The argument presented was one where a school had to disseminate this pressure through the school. A process or a system in a school where non negotiables are set and where teachers are supported by class support and dialogue. The people presenting stated that some schools rotate the responsibilty of teaching Y6 to all their teachers on a rolling ‘every two years’ system.

      At no point in the day was more testing presented as a way forward. However, the whole Assertive Mentiring process is based around ‘doing something’ with the data on a day to day basis. It was argued that data about pupils was shelved by teachers and brought out every know and then. If a school had a system where only useful data was collected , where useful data was used each day, where useful data was shared with the pupils each day, where useful data was updated by both teachers and pupils each day then this kind of system would impact the pupils the most.

  2. Pie Corbett
    June 7, 2011 at 9:13 am #

    Peter is quite right. This is the pattern in most schools across the country. The year 6 teacher makes most progress because their is a clear and public goal but also because they are the clearest about assessment – over the years, they have acquired the ‘rules of the game’ – they know the criteria and therefore teach in a driven and focussed manner. Effective schools set up accurate and fair ways of tracking progress across each year. This information is reviewed at least once a term and it leads to direct action – setting class and individual targets, targetting extra support, pupil interviews, etc. Intervention programmes are constantly customised and adapted to ensure that those who can make sufficient progress. ….. and yes, the suggestion of swapping teachers into y6 is a good one. If the y6 teacher moves to y3 then they will be a better y3 teacher because they have a clear idea of where the children need to be and a strong sense of the urgency. None of this means reductive teaching – if you are teaching reading and writing in a creative and lively manner that is focussed on helping children make progress then this will mean high attainment. Good teaching = good progress = higher attainment. I am not sure why slow progress just keeps on happening in some schools in some year groups – surely this is telling the Head and teacher something about how effective the teaching is/is not?????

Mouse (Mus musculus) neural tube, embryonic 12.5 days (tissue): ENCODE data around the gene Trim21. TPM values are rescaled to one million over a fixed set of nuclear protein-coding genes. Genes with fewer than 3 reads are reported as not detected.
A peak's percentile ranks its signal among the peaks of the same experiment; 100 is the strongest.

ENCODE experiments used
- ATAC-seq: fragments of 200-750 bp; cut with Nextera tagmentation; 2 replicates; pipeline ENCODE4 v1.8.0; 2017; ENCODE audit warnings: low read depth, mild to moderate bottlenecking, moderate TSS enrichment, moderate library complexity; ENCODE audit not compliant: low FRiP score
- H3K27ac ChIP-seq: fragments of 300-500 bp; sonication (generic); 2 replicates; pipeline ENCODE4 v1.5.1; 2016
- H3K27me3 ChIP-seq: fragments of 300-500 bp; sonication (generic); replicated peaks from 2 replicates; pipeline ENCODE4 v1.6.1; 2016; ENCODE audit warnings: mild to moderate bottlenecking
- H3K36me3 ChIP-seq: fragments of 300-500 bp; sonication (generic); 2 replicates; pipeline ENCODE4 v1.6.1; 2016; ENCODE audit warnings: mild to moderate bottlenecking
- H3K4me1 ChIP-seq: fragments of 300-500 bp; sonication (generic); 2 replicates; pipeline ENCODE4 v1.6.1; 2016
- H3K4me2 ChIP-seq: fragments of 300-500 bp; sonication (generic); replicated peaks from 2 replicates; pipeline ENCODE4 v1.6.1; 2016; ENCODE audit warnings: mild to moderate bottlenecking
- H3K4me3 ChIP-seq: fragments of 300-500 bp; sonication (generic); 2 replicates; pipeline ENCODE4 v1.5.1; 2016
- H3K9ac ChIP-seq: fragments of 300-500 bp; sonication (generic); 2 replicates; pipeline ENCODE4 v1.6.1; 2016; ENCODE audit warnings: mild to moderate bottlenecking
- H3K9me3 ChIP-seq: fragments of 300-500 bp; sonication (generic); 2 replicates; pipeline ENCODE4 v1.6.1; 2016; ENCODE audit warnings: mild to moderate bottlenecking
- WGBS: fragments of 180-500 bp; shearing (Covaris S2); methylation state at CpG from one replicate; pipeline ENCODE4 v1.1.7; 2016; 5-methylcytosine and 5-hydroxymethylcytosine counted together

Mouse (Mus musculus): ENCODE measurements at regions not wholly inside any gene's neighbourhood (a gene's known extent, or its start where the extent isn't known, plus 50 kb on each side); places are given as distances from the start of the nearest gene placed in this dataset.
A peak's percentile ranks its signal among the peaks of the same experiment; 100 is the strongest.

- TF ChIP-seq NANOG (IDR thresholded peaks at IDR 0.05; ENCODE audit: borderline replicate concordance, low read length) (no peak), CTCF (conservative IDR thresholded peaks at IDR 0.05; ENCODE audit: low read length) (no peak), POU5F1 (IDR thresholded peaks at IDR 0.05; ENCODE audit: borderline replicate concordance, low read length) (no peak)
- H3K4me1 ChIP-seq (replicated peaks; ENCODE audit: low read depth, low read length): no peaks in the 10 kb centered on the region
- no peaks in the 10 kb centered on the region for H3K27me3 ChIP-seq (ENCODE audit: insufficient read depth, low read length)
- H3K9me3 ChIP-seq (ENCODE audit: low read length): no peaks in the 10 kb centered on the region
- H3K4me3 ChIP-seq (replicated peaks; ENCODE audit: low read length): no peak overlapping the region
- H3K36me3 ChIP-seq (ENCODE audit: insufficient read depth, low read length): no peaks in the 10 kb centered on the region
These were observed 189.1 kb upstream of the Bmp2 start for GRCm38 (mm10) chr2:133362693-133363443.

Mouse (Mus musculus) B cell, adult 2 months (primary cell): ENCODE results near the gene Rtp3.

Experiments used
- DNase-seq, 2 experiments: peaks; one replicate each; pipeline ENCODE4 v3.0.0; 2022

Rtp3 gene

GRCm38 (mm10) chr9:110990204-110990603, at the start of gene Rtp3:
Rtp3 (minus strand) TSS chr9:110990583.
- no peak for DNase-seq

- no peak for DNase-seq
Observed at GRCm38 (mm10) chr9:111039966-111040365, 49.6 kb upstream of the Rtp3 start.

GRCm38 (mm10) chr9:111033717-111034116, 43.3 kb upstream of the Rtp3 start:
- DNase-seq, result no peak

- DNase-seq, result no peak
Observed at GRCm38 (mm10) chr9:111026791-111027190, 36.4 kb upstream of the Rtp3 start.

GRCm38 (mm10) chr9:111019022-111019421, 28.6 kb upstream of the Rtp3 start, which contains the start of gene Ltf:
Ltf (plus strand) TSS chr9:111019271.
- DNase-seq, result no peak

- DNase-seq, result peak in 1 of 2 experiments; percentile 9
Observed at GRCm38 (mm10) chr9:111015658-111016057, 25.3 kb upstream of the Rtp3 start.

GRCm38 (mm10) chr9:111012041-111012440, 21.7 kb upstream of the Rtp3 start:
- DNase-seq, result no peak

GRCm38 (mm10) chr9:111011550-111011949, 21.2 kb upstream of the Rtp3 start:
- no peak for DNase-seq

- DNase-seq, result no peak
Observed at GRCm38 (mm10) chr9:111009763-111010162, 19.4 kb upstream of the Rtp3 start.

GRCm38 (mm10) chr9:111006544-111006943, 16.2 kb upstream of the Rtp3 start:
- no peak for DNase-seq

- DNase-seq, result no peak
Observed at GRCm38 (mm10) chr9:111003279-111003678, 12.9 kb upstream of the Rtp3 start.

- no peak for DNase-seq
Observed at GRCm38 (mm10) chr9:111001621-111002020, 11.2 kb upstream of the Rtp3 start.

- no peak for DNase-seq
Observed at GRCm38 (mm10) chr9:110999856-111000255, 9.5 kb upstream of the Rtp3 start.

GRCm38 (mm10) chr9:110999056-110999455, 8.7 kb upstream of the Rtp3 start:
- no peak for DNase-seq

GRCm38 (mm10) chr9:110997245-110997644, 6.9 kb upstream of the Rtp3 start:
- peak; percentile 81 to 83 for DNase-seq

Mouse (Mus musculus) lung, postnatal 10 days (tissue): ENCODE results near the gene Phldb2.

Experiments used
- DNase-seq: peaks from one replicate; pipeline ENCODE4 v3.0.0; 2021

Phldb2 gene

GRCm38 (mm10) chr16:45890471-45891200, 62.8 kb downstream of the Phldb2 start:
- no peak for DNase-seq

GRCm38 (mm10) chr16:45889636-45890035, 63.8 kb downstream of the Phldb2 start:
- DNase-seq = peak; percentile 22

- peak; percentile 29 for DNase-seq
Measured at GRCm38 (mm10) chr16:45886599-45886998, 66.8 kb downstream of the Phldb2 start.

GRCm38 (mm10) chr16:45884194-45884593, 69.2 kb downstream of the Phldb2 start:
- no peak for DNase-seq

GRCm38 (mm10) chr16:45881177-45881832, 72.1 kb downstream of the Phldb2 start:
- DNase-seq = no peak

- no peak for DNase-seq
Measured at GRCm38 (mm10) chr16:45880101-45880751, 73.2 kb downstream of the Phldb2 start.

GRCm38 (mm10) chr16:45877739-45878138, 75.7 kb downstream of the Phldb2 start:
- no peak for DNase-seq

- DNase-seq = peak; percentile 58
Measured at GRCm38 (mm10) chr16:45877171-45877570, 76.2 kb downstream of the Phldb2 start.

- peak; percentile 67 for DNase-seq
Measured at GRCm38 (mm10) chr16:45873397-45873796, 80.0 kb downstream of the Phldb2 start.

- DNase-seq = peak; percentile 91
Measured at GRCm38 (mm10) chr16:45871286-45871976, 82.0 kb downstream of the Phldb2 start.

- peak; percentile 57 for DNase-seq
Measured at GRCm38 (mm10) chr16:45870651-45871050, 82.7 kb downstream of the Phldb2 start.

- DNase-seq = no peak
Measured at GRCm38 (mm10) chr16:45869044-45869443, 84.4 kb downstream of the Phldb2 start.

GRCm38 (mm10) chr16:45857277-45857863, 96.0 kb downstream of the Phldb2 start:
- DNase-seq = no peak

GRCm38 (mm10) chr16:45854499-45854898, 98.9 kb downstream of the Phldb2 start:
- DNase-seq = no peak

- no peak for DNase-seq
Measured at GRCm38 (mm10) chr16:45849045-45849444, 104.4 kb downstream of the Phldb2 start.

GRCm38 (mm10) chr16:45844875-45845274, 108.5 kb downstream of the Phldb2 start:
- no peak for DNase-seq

3. paulmartin42
    June 11, 2011 at 11:27 am #

    I feel I am from another planet (indeed I am not in England) since I cannot, and I have looked up AM to if that helped, tune into this conversation. My feedback is that there, would appear, to be over focus on some unclear numbers game. Cutting to the chase .. the high management overhead in modern education seem to generate its own conformity culture where better does not equate to useful and meddling means mediocrity.